When you think about bundled payments, chances are that surgery is what comes to mind. But the potential for savings from bundling goes way beyond the operating room.
CMS’s Bundled Payments for Care Improvement—Lower Extremity Joint Replacement (BPCI-LEJR) initiative has garnered a great deal of attention in healthcare circles. It has also required a tremendous investment of administrative resources. The final rule is 282 pages long; the official FAQs alone take up 48 pages. Alternative payment models (APMs) are inherently complicated.
Are joint replacements the best focus for value-based payment efforts? On the face of it, no one would quibble. In 2014, more than 400,000 Medicare beneficiaries received a hip or knee replacement, costing more than $7 billion for the hospitalizations alone. So the logical progression would be to scale it up and replicate it nationwide for all Medicare joint replacements, right?
Not necessarily. Administrative resources are limited and should be used wisely. So let’s consider what Medicare could save by scaling up the joint replacement initiative: about $400 million per year, according to an HFMA analysis. At first glance, that may not seem like pocket change. But relative to total healthcare spending, it’s decimal dust—that $400 million translates to 0.01 percent of U.S. national healthcare expenditures in 2016. In other words, the savings from scaling up BPCI-LEJR would be roughly equivalent to the annual revenue of a 200-bed hospital.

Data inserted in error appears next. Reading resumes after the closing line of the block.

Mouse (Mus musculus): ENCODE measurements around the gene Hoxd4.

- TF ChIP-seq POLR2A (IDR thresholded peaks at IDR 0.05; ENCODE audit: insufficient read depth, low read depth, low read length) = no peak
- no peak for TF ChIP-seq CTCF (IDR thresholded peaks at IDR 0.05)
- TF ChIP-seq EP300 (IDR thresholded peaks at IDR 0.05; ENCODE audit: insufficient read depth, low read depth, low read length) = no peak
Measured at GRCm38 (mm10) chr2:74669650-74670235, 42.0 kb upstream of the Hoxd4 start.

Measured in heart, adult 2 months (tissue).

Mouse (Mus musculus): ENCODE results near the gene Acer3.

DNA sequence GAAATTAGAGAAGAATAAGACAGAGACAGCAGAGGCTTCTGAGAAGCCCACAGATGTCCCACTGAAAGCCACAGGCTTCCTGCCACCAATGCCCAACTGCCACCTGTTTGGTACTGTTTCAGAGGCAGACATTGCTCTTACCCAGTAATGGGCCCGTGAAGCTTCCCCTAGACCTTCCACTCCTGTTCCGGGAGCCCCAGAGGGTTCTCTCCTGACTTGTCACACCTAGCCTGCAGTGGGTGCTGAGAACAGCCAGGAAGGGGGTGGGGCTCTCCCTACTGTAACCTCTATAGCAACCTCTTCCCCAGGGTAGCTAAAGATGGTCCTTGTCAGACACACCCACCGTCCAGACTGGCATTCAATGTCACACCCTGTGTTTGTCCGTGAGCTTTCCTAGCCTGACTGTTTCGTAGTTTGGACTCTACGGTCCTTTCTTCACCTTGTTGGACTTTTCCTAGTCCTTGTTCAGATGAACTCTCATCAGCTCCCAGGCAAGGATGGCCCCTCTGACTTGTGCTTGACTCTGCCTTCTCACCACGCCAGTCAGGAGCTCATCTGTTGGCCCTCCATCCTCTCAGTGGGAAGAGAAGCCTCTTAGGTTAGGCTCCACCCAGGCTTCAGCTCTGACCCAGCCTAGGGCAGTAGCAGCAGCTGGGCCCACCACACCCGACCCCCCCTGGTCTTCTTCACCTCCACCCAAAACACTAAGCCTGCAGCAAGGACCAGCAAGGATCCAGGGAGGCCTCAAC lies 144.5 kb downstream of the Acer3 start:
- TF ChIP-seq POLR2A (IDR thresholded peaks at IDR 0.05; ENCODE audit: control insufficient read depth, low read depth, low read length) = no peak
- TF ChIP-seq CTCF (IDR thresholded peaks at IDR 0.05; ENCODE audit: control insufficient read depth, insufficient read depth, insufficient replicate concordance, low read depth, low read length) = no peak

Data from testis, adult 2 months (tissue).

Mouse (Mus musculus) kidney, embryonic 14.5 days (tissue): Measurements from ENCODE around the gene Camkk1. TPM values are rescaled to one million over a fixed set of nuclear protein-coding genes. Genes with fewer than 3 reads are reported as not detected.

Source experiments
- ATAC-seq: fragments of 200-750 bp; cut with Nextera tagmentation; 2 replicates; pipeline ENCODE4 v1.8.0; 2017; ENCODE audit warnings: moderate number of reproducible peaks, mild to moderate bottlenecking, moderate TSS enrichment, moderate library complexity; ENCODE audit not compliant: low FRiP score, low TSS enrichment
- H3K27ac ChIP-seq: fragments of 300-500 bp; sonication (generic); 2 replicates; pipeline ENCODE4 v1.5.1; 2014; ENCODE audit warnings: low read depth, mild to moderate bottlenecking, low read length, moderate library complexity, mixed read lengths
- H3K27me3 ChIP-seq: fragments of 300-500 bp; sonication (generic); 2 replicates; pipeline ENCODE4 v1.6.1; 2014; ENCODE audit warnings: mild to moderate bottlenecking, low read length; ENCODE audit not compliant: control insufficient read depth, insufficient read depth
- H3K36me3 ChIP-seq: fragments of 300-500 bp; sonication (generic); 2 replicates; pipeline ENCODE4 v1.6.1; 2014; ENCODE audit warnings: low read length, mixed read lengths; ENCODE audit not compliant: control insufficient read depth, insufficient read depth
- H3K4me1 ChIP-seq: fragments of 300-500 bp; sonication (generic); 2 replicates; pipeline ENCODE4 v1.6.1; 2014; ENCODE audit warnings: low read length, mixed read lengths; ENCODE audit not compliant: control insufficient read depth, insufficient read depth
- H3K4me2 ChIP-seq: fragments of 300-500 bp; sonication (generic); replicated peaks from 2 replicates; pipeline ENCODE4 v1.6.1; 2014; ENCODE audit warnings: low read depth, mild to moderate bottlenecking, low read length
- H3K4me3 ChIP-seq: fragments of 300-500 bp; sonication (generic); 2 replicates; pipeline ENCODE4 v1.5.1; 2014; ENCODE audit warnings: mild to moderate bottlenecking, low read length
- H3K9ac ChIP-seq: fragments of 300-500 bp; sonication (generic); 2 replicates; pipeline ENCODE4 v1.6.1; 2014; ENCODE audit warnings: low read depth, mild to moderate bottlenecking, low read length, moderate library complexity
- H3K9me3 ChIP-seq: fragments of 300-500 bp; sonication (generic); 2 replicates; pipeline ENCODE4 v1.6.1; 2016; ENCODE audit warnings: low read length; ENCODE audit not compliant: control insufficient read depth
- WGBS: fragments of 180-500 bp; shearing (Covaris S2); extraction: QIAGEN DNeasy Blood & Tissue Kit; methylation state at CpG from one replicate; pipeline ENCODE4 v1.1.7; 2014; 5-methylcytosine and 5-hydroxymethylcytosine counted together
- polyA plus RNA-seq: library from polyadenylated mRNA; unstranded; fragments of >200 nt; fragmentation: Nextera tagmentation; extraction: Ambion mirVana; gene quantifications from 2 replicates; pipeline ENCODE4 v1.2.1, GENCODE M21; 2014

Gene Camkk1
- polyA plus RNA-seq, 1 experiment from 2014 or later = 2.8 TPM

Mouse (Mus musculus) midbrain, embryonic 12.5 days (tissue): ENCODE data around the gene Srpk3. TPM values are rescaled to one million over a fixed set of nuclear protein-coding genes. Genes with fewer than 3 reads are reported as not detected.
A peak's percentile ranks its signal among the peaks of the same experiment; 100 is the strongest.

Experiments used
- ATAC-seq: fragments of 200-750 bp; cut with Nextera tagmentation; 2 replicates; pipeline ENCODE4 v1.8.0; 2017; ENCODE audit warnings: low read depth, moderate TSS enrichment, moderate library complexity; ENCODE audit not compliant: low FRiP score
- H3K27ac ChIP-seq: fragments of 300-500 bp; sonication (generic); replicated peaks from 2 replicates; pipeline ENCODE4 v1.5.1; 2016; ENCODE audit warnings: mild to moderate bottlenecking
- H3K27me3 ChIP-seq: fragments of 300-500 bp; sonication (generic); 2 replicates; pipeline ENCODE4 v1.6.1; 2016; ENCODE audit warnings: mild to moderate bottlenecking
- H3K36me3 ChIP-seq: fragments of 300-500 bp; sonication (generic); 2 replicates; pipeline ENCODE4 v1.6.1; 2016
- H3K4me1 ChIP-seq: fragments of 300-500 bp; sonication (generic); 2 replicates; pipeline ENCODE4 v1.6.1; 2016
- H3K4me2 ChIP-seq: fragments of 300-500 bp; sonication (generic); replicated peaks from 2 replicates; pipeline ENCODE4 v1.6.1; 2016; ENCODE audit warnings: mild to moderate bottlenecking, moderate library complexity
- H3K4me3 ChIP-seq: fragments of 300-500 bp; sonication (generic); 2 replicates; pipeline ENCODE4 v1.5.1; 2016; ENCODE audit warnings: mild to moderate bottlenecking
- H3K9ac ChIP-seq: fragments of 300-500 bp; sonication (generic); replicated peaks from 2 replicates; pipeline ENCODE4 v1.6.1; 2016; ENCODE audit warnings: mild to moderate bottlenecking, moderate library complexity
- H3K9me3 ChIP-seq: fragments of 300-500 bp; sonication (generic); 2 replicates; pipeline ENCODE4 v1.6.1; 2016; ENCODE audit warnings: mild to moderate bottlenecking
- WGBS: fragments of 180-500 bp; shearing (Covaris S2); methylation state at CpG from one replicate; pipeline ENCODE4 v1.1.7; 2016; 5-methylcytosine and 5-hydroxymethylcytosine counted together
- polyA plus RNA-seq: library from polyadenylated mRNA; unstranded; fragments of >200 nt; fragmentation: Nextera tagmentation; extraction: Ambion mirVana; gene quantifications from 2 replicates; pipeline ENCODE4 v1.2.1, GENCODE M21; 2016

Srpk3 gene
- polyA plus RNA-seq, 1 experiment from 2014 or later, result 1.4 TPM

In contrast, consider the largely untapped opportunity to reduce unnecessary healthcare spending on chronic conditions. That’s where the lion’s share of healthcare dollars go. Among Medicare fee-for-service beneficiaries, people with multiple chronic conditions account for an astounding 93 percent of total Medicare spending. Consider just one example of the potential savings: a 13 percent reduction in the number of people with uncontrolled hypertension would save the healthcare system $25.3 billion per year in averted disease costs.
By focusing on surgical procedures, we may be missing the big picture. Yes, surgery—especially orthopedic and cardiac surgery—is expensive. Yes, there are opportunities to reduce waste. But at the end of the day, surgery is an episode, and it’s measured in days. In contrast, chronic conditions, once acquired, can last a lifetime.
It’s understandable that chronic conditions were not the first target for APMs—they pose challenges that surgery does not. Management occurs largely outside of acute care settings. And the fee-for-service system does little to facilitate the coordination among providers or support between office visits that these patients need.
HFMA’s three circles concept is based on the premise that only collaboration among hospitals, physicians, and health plans (the three circles of health care) can solve challenges like these. We must find ways to collaborate to better meet the needs of people living with chronic conditions—and to keep healthcare costs from spiraling upward in the years ahead.
Follow Joe Fifer on Twitter: @HFMAFifer
From the President’s Desk
Joe Fifer expands on his ideas in his April column.